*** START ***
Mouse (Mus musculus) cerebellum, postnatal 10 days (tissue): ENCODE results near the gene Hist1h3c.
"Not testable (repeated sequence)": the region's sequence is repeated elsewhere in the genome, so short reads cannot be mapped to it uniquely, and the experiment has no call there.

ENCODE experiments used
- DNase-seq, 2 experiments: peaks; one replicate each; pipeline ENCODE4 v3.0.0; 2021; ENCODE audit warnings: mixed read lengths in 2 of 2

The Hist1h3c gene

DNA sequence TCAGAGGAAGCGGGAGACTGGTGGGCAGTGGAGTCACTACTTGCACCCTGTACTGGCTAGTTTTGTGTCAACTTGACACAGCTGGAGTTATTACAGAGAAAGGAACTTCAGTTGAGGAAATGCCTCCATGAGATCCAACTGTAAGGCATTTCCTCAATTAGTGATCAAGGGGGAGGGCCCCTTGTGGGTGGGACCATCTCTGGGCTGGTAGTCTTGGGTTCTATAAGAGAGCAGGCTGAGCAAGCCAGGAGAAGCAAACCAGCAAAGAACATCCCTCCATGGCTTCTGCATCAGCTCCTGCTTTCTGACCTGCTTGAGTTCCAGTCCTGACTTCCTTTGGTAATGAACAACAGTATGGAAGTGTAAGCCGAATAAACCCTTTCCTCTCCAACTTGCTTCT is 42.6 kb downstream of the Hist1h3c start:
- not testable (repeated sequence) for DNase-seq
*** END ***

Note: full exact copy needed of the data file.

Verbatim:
Mouse (Mus musculus) cerebellum, postnatal 10 days (tissue): ENCODE results near the gene Hist1h3c.
"Not testable (repeated sequence)": the region's sequence is repeated elsewhere in the genome, so short reads cannot be mapped to it uniquely, and the experiment has no call there.

ENCODE experiments used
- DNase-seq, 2 experiments: peaks; one replicate each; pipeline ENCODE4 v3.0.0; 2021; ENCODE audit warnings: mixed read lengths in 2 of 2

The Hist1h3c gene

DNA sequence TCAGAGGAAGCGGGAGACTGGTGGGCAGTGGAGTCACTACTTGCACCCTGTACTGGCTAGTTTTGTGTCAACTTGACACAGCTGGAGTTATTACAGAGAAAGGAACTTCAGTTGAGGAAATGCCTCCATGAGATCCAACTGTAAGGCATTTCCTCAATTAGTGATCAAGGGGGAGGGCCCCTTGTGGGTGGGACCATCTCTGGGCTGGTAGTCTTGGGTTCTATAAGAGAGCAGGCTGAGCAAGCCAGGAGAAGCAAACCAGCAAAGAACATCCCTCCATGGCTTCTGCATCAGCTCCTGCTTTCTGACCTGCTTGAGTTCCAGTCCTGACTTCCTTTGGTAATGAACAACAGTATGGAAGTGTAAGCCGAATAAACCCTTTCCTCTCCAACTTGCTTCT is 42.6 kb downstream of the Hist1h3c start:
- not testable (repeated sequence) for DNase-seq